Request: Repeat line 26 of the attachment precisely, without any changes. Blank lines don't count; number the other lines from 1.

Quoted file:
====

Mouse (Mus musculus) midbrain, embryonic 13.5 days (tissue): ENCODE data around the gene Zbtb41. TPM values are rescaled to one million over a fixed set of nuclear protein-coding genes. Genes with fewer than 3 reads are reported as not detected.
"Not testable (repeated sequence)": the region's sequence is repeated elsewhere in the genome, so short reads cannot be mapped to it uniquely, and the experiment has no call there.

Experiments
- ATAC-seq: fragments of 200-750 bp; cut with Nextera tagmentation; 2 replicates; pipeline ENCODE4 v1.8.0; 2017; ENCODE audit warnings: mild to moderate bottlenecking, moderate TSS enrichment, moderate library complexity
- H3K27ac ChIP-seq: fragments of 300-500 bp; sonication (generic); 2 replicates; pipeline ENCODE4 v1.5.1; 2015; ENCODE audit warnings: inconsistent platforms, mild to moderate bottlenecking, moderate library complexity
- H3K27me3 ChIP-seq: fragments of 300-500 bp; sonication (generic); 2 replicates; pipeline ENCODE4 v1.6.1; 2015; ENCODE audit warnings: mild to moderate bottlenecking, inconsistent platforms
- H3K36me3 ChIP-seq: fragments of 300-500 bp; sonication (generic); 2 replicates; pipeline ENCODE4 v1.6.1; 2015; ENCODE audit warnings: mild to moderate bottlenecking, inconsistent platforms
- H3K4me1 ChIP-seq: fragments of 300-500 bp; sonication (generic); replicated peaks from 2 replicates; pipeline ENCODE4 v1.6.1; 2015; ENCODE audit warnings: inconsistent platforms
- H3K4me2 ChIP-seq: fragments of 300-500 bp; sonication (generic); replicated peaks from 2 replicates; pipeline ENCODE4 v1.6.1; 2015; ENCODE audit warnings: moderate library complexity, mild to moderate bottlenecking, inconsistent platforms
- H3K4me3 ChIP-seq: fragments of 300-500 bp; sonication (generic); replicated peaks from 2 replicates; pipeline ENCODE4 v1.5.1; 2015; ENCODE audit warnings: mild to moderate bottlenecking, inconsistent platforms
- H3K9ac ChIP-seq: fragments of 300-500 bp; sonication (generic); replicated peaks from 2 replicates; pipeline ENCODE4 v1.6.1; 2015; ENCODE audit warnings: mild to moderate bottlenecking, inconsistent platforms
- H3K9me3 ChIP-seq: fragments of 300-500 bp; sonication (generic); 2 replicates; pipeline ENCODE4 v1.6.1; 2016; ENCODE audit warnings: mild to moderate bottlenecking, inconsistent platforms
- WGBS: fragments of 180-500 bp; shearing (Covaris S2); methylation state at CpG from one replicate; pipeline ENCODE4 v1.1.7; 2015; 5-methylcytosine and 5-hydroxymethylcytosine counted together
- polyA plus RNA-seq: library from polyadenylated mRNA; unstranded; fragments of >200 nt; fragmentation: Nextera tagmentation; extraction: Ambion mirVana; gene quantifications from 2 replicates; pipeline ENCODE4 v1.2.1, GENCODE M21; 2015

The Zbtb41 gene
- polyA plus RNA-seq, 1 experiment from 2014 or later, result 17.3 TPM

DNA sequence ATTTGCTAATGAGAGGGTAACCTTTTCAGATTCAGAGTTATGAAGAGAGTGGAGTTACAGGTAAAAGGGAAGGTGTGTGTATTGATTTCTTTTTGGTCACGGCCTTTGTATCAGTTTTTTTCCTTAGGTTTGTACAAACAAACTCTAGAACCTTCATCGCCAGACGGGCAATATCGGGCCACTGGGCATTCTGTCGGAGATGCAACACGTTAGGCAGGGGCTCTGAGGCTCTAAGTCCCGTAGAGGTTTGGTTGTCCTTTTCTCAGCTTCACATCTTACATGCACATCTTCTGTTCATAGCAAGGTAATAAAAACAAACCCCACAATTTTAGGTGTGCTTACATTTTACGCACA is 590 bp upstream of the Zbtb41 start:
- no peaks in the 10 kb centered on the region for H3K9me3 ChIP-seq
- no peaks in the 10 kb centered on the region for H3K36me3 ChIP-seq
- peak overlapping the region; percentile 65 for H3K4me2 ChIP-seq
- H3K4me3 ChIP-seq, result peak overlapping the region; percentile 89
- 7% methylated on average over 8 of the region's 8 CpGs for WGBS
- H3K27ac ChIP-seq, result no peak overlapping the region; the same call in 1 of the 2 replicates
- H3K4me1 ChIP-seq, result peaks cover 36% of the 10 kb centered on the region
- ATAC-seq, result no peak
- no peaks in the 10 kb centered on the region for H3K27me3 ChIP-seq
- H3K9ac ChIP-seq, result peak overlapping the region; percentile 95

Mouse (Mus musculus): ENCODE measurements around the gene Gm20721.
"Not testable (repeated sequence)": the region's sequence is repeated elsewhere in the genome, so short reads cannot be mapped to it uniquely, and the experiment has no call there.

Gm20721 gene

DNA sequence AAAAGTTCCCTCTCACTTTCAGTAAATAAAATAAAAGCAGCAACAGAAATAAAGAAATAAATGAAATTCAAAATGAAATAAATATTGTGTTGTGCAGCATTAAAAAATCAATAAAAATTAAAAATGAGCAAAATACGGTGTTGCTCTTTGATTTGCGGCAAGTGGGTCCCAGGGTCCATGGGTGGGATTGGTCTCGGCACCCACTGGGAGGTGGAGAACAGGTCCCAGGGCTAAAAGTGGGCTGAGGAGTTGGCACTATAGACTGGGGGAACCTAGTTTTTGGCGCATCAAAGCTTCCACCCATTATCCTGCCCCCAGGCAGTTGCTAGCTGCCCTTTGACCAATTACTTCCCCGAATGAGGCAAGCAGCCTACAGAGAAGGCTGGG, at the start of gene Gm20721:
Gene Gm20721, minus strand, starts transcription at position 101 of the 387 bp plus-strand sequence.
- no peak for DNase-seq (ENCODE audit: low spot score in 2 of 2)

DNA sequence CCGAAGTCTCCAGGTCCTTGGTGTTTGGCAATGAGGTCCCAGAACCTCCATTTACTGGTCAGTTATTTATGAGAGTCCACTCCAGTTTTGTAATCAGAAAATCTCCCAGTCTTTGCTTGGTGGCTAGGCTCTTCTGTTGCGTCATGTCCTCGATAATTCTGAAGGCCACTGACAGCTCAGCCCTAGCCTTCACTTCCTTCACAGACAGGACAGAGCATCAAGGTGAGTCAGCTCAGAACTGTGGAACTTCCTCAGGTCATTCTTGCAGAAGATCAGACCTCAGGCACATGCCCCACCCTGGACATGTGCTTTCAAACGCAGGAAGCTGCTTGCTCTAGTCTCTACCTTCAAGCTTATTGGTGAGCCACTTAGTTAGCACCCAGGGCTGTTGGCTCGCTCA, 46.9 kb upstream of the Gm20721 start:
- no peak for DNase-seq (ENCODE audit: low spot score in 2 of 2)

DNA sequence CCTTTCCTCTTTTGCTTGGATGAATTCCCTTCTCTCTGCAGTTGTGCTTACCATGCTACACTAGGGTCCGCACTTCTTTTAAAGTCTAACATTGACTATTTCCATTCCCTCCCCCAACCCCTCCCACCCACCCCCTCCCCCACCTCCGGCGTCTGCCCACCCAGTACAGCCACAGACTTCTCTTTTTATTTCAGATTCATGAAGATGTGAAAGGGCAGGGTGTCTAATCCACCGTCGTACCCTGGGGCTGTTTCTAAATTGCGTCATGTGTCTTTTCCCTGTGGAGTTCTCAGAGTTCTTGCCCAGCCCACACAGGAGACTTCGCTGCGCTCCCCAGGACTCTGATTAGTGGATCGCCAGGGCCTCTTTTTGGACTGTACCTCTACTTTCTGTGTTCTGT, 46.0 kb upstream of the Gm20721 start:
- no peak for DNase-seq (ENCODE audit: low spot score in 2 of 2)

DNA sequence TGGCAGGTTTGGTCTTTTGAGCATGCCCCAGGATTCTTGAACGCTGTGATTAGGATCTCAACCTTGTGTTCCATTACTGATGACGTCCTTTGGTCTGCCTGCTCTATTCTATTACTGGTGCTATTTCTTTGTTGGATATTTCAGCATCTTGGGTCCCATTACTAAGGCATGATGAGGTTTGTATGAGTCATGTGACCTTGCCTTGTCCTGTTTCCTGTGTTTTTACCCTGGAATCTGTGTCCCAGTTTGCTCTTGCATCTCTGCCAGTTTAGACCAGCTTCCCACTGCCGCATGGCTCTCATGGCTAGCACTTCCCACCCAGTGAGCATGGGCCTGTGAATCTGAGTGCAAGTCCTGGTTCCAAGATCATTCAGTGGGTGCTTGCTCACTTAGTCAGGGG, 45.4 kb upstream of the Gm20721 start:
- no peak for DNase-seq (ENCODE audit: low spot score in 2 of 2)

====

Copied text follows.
- no peaks in the 10 kb centered on the region for H3K27me3 ChIP-seq